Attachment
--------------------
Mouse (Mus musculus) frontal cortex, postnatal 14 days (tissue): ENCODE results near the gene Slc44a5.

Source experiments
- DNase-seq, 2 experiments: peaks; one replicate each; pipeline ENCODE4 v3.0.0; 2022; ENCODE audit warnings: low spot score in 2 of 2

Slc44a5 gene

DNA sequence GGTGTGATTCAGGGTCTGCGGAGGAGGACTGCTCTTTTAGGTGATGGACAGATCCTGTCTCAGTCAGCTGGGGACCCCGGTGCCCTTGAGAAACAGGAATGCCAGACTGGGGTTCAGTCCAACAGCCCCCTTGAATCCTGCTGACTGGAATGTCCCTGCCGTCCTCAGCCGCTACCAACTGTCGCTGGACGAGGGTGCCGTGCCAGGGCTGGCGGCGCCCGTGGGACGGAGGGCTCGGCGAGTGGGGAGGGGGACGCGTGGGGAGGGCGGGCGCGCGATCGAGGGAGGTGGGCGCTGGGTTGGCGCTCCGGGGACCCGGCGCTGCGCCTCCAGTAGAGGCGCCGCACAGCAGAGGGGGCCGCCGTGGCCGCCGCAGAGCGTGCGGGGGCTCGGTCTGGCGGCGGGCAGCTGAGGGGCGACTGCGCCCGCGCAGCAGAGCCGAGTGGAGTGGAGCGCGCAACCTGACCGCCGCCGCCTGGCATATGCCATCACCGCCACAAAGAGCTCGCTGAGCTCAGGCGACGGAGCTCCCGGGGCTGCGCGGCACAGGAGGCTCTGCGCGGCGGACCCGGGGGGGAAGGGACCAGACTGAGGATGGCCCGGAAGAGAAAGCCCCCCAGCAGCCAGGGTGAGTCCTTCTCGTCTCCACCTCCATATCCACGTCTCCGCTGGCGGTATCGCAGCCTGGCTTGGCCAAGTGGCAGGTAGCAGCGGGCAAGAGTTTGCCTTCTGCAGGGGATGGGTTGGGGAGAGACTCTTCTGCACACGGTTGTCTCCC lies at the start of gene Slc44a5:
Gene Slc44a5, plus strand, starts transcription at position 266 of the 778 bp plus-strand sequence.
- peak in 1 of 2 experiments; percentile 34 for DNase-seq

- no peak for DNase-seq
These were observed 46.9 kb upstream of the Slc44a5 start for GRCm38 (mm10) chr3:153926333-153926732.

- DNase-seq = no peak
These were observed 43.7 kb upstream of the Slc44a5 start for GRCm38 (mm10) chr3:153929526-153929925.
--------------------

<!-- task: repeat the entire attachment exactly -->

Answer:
Mouse (Mus musculus) frontal cortex, postnatal 14 days (tissue): ENCODE results near the gene Slc44a5.

Source experiments
- DNase-seq, 2 experiments: peaks; one replicate each; pipeline ENCODE4 v3.0.0; 2022; ENCODE audit warnings: low spot score in 2 of 2

Slc44a5 gene

DNA sequence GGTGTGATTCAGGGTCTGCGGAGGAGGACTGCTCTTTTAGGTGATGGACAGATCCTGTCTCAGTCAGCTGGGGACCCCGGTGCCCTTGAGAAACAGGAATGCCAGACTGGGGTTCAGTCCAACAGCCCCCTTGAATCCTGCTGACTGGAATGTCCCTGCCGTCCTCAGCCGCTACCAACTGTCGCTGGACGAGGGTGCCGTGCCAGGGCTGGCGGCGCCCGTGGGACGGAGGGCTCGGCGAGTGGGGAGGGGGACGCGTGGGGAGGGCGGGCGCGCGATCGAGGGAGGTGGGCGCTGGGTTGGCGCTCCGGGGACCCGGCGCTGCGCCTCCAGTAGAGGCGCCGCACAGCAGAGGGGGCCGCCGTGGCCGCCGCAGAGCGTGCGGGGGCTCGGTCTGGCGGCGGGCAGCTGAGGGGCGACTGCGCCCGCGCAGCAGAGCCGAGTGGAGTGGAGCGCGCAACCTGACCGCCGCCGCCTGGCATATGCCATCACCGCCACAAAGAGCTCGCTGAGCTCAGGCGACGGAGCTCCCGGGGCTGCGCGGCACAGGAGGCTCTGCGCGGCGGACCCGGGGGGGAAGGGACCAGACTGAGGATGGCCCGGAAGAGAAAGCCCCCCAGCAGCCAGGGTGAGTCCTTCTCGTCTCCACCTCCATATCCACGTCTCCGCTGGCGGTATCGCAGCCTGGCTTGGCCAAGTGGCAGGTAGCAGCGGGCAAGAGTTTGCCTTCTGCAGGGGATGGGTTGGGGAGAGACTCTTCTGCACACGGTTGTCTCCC lies at the start of gene Slc44a5:
Gene Slc44a5, plus strand, starts transcription at position 266 of the 778 bp plus-strand sequence.
- peak in 1 of 2 experiments; percentile 34 for DNase-seq

- no peak for DNase-seq
These were observed 46.9 kb upstream of the Slc44a5 start for GRCm38 (mm10) chr3:153926333-153926732.

- DNase-seq = no peak
These were observed 43.7 kb upstream of the Slc44a5 start for GRCm38 (mm10) chr3:153929526-153929925.